Why Does Netflix Keep Cancelling its Diverse Shows?

Netflix is not only an extremely successful streaming service, but also one of the most important entertainment creators. The success of Netflix originals such as Roma, Orange is the New Black, House of Cards, and Stranger Things has legitimized its status as a cultural trendsetter.

However, Netflix shows rarely get renewed beyond their third season, and the shows that do usually feature protagonists that are straight, white, and cissexual. In recent years, it is becoming more apparent that Netflix is culling its most diverse shows, cancelling the already rare stories about minorities and the issues that affect their lives. This trend is extremely concerning because it may normalize the idea that the stories of marginalized peoples are unimportant and that they should be the first to be cancelled whenever any other network needs to manage its budget.

Diverse shows that Netflix has cancelled within the last five years include The Get Down, Sense8, and most recently, One Day at a Time. All of these shows were critically acclaimed, featuring actors, characters, crew members, and creators from diverse backgrounds, which led them to having  extremely passionate fan bases. The Get Down was about the rise of hip-hop in New York during the 1970s and followed a cast of African-American characters; it dealt with issues of race, gang violence, poverty, religion, and sexuality through its rich tapestry of characters, lush cinematography, and historical themes. Sense8 was a fundamentally global sci-fi show, following 8 characters from all corners of the world, and transcended the boundaries of sexuality and cultural division. It is one of my favorite shows, and one of the only shows I’ve ever seen that featured interracial queer relationships and polyamorous relationships. It had such a vocal fan base that Netflix renewed it for a two-hour finale after their initial cancellation. Finally, One Day at a Time, was a sitcom that followed a Cuban family and tackled issues such as mental illness, single parenting, and sexuality with poise and humor. It was also trending on Twitter after its cancellation, though this wasn’t enough to save it. All three of these shows were also lauded on Rotten Tomatoes, with audience scores of 90% for The Get Down, 92% for Sense8, and 89% for One Day at a Time. Other lesser known shows with diverse casts or stories that Netflix has cancelled include Seven Seconds, All About the Washingtons, and Everything Sucks!

Netflix’s official reasons for cancelling these shows include production delays, large budgets, or lack of viewership. While these aren’t illegitimate reasons and Netflix does reserve the right to cancel whatever shows it wants on its service, the way the company treated these cancelled shows was extremely telling.

While cancelling One Day at a Time, Netflix repeatedly praised it and talked about “finding ways to tell these stories,” a stance that seems incredibly hypocritical as it cancelled the show in the same breath. Netflix keeps using diversity as a platform to bolster its own financial success without actually delivering any evidence of a strong commitment to telling the stories of minority characters. Similarly, during its announcement about the cancellation of Sense8, Netflix’s Vice President of Original Content Cindy Holland espoused the merits of the show, calling it a “truly global show with an equally diverse and international cast and crew.” Once more, a representative of Netflix used buzzwords like “global” and “diverse” while cancelling one of the most progressive shows on television. Why does Netflix keep praising itself for its diversity while cancelling the very stories that feature people of color or LGBTQIA+ people?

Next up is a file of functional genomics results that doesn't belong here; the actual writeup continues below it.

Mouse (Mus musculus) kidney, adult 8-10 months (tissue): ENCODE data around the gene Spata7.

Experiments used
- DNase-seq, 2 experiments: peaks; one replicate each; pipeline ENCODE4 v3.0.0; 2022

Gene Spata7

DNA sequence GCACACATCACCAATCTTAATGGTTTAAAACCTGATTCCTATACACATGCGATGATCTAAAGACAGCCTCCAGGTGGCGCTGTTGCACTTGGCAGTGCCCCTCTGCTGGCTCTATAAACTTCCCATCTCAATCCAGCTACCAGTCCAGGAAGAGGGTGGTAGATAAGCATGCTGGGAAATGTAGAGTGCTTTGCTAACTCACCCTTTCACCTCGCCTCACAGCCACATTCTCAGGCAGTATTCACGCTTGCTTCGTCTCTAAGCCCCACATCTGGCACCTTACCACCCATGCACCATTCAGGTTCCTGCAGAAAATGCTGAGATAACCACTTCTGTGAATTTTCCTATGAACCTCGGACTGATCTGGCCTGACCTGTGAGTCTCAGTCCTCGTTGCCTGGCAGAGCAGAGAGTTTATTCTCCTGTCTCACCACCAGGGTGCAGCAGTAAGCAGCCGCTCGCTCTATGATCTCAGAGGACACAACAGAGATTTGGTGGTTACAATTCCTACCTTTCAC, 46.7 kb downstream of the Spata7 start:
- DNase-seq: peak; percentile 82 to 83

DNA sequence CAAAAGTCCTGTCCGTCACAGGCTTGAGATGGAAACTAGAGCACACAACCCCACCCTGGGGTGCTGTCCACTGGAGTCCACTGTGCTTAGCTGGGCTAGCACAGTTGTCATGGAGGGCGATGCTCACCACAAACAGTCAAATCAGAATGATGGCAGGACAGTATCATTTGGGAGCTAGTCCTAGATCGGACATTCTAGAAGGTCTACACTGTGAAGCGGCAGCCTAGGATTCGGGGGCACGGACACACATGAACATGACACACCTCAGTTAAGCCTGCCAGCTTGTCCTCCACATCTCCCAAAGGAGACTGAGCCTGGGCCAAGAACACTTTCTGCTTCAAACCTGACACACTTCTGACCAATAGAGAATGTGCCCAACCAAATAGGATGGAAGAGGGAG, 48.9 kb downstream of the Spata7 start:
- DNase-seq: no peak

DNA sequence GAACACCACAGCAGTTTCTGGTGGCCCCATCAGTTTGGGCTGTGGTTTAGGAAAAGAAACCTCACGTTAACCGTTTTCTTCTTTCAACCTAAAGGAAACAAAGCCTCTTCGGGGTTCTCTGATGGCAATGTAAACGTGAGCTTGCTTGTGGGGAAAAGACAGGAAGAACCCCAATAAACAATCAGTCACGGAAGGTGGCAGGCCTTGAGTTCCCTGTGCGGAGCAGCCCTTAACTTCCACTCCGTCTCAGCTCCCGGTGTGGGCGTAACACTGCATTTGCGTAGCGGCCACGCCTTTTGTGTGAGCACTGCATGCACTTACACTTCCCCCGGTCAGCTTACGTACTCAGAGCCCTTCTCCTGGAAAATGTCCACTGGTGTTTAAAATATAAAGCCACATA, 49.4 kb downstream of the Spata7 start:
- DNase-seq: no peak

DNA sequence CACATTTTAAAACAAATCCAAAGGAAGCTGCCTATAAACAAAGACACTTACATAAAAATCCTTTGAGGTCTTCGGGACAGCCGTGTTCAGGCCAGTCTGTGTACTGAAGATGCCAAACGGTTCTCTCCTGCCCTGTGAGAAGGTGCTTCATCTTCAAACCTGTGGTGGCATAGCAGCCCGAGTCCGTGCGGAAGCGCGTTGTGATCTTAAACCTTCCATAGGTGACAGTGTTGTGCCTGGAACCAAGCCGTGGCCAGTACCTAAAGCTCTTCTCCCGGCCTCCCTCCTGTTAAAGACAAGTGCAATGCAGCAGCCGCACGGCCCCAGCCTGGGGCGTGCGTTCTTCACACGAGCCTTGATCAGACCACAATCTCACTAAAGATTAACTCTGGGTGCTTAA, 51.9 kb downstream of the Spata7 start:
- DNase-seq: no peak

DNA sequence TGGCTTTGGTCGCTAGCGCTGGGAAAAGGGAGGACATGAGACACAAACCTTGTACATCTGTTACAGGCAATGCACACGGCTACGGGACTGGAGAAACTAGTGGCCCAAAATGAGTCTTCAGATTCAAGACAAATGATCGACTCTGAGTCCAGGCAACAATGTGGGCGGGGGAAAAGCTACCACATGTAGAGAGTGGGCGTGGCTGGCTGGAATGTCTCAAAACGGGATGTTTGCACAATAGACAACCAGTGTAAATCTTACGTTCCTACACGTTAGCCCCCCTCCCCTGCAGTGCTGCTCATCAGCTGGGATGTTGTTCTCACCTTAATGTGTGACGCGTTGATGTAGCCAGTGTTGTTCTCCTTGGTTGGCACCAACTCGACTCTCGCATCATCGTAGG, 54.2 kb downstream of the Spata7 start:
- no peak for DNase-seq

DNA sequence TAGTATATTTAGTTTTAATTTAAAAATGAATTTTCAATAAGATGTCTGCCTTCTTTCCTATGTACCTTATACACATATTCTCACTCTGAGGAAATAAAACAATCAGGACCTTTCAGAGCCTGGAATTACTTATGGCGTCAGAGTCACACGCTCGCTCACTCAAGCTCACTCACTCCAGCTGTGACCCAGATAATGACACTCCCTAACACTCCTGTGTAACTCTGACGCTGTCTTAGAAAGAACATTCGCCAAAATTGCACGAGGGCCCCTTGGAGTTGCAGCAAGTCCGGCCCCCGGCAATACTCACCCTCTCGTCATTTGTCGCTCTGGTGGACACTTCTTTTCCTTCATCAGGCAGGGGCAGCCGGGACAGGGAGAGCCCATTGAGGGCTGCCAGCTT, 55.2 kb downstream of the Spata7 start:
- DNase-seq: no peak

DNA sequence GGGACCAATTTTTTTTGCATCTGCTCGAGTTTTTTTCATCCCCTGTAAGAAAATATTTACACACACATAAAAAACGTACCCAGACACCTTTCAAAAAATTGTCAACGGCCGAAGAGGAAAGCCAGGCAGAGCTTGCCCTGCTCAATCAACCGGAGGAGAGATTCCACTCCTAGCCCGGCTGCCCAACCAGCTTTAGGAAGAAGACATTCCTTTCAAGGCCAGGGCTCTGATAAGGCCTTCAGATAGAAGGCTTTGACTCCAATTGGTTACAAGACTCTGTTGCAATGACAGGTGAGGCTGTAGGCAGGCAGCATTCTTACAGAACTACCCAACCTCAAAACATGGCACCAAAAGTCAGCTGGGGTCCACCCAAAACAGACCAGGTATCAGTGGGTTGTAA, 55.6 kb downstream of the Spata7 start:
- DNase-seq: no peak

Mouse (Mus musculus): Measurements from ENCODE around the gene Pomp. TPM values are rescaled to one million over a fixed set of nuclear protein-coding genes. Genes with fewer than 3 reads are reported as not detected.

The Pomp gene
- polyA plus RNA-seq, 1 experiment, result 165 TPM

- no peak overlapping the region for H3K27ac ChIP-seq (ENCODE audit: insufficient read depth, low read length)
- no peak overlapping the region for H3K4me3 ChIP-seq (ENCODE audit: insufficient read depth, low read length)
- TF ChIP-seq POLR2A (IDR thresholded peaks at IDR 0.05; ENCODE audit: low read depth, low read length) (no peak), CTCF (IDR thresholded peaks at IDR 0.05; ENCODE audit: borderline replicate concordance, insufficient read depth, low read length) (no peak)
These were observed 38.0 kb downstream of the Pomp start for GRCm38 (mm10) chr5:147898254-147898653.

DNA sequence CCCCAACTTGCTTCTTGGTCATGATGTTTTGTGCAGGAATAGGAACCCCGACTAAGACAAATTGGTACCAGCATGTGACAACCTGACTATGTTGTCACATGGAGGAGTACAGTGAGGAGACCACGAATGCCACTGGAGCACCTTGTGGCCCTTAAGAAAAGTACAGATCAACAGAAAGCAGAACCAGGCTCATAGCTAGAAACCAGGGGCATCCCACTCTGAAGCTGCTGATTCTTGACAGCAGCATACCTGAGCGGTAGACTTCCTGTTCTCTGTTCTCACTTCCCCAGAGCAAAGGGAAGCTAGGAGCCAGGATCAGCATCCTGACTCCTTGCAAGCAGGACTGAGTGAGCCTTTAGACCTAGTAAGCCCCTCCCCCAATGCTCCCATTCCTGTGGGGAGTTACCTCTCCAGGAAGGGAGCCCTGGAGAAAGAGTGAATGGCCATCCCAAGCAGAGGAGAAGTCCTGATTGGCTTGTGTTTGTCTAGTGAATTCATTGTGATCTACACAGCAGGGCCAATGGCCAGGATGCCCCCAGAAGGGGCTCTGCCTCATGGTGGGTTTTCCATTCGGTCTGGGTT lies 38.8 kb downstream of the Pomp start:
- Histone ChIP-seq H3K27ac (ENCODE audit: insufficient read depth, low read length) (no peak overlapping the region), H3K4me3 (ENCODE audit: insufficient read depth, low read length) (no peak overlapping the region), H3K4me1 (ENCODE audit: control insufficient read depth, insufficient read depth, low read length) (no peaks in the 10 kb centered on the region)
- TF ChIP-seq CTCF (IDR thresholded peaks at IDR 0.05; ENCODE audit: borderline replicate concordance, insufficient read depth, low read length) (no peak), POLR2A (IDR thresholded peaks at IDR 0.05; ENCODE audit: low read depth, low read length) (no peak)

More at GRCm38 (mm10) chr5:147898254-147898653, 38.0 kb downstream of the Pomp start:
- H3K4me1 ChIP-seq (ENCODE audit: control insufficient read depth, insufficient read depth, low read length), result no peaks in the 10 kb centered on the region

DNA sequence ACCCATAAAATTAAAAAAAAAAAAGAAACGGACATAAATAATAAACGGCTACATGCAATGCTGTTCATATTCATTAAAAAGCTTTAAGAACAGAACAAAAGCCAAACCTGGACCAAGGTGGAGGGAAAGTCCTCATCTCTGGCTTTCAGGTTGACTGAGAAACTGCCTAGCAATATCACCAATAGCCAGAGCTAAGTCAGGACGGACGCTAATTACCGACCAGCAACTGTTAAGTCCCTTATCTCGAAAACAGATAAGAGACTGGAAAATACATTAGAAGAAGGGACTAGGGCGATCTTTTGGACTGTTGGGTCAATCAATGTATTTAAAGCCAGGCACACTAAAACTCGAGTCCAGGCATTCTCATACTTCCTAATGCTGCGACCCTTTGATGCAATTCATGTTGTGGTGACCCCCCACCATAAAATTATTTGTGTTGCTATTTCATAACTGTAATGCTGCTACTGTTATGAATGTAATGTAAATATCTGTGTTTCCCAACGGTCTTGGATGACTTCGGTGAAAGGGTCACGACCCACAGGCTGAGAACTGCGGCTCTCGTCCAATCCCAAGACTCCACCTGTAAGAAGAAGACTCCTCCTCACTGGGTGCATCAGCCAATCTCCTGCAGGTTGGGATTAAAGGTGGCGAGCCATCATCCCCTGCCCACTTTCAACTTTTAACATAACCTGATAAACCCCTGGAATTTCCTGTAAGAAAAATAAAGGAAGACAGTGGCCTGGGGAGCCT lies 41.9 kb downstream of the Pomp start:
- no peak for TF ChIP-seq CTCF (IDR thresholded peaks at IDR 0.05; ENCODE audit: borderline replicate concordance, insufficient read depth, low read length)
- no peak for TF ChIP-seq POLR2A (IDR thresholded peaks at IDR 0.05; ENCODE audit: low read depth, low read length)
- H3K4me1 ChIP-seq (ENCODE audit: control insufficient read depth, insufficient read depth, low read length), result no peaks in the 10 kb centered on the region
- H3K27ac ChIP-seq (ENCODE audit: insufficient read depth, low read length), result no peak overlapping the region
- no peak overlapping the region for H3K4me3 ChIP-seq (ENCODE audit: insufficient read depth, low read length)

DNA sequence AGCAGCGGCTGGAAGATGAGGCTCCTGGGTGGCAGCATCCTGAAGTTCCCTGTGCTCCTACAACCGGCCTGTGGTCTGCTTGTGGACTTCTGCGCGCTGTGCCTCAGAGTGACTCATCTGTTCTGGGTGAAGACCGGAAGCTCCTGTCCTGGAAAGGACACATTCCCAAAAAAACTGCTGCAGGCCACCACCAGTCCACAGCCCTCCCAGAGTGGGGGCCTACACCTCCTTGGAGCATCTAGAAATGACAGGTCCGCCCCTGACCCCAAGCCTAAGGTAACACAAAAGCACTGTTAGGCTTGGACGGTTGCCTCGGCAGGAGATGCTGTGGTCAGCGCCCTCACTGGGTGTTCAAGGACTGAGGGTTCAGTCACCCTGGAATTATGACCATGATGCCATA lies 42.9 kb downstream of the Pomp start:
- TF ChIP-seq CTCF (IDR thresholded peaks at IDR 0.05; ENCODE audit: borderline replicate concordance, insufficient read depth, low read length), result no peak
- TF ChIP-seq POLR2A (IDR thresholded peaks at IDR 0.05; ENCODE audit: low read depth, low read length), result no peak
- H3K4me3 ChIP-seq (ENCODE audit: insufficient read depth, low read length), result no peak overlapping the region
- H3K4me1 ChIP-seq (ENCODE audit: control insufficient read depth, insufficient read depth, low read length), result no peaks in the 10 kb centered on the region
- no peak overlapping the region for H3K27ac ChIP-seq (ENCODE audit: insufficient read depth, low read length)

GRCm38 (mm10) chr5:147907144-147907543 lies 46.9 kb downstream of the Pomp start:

By insisting they are cancelling shows because not enough people watch them, Netflix is actively shifting blame on its viewers. However, there is no way to ascertain viewership numbers because Netflix doesn’t release that kind of data. One reason these shows may lack adequate viewership could be due to a lack of  promotion. Though I could not find actual marketing data about how much money Netflix spends on advertising each of its shows, the creators of One Day at a Time had gone on social media to plead for viewership before its cancellation. It begs the question, why are the cast and creators asking for viewership on Twitter instead of Netflix investing money into promoting the show on a greater scale?

In an age where there aren’t nearly enough shows with adequate representation of marginalized minorities, and where real-life racial tension and divide is rife in our rhetoric, Netflix’s continuous cancellation of its most diverse shows is particularly detrimental. These programs, which communicate   the importance of representation and diverse storytelling, deserve greater promotion and exposure. Perhaps Netflix would seem more genuine if it actively advertised these shows or put the shows’ critical merit above their commercial success. However, the streaming service’s recent actions reveal its true priorities and demonstrates how corporations, no matter how “relatable” or “woke” or dedicated to progress they may seem, value profit above all else. They are not our social justice advocates and they do not have an interest in telling our stories if it does not reap a benefit for them. Thus we, as the passive viewer, should take action to advocate for ourselves.